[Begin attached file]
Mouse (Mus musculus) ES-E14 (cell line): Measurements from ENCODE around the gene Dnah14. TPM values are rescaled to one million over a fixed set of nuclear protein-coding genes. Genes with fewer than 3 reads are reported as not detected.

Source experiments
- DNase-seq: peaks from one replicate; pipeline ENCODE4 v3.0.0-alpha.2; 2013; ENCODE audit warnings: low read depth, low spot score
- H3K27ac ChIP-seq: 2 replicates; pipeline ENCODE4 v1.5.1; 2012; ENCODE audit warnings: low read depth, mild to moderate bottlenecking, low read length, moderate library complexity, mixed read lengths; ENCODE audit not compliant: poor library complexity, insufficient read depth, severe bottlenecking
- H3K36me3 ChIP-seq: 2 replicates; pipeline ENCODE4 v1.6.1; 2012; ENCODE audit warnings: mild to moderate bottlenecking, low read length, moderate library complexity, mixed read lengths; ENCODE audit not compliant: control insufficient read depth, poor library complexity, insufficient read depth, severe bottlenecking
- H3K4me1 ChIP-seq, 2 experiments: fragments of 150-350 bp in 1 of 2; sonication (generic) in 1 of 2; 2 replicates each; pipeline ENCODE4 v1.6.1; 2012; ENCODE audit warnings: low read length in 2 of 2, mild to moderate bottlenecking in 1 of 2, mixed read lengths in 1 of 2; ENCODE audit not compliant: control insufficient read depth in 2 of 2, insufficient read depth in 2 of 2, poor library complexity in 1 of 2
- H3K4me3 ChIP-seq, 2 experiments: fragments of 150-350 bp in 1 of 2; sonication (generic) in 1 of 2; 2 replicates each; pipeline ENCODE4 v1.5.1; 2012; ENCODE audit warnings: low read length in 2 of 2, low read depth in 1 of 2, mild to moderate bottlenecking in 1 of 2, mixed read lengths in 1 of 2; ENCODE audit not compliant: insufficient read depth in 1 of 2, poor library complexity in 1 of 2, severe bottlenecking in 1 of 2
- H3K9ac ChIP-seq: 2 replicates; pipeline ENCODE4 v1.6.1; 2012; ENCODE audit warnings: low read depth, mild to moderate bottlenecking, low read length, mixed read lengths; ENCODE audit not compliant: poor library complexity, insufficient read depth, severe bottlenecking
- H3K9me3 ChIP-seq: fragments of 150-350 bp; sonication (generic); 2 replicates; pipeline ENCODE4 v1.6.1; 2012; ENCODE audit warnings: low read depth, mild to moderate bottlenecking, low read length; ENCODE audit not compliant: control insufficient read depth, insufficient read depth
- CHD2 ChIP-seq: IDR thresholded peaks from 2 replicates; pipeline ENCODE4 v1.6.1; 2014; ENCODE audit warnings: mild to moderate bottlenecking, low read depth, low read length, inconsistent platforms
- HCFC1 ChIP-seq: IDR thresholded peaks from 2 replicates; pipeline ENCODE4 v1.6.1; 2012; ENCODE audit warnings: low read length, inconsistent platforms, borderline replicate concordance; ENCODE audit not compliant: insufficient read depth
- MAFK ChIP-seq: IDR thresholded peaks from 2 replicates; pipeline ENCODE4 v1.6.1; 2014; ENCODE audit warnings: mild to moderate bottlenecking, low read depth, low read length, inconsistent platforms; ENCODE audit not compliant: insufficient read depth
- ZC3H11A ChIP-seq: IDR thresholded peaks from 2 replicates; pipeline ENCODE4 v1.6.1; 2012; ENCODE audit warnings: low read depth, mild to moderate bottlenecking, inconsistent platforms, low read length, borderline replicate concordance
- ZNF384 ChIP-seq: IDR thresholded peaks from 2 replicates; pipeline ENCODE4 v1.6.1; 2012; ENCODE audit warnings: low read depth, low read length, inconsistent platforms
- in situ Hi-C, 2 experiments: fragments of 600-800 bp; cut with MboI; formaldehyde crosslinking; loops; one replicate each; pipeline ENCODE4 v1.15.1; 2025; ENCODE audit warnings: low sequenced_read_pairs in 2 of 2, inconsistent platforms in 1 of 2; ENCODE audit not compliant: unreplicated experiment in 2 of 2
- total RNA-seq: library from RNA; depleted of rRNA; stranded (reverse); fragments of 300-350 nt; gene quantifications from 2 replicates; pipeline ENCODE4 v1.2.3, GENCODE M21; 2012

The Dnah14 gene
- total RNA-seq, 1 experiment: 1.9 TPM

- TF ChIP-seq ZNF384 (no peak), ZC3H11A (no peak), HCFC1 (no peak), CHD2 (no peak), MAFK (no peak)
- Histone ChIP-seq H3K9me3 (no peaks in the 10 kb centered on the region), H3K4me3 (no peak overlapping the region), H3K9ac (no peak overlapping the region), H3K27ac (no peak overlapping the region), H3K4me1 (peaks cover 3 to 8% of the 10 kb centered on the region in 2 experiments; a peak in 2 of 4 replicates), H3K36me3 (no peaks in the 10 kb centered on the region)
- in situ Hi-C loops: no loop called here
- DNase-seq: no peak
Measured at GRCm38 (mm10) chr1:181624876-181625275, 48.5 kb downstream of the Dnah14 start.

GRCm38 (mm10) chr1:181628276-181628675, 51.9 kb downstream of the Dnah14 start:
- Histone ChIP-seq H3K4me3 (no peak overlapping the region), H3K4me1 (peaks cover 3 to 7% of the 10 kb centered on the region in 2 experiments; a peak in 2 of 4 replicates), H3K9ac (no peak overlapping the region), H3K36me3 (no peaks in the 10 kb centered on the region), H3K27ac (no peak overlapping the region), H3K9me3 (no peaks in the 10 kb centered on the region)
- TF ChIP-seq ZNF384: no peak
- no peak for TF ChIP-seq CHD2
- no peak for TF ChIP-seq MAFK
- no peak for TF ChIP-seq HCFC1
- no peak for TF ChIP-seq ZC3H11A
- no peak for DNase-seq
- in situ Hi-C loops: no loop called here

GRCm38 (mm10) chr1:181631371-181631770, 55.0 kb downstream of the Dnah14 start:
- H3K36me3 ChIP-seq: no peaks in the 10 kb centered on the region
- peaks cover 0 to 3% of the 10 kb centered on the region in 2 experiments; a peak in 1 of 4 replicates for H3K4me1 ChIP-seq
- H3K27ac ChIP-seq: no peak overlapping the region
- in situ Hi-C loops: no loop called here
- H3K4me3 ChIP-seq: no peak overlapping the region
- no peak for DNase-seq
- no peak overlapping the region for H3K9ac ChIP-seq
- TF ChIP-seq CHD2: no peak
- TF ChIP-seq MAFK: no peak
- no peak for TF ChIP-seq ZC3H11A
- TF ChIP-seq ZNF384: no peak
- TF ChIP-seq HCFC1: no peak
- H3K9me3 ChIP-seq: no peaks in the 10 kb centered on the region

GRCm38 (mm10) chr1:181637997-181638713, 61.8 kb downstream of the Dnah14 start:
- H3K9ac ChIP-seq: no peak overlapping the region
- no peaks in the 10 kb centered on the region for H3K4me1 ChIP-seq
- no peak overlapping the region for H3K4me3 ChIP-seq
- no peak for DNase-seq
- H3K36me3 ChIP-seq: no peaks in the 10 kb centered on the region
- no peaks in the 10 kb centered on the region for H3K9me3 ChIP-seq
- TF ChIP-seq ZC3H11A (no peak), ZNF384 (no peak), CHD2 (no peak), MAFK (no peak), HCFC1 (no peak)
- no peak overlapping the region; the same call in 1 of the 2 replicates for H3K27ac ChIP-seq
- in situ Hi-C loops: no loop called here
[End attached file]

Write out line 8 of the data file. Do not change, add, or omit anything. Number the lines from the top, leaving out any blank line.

- H3K9ac ChIP-seq: 2 replicates; pipeline ENCODE4 v1.6.1; 2012; ENCODE audit warnings: low read depth, mild to moderate bottlenecking, low read length, mixed read lengths; ENCODE audit not compliant: poor library complexity, insufficient read depth, severe bottlenecking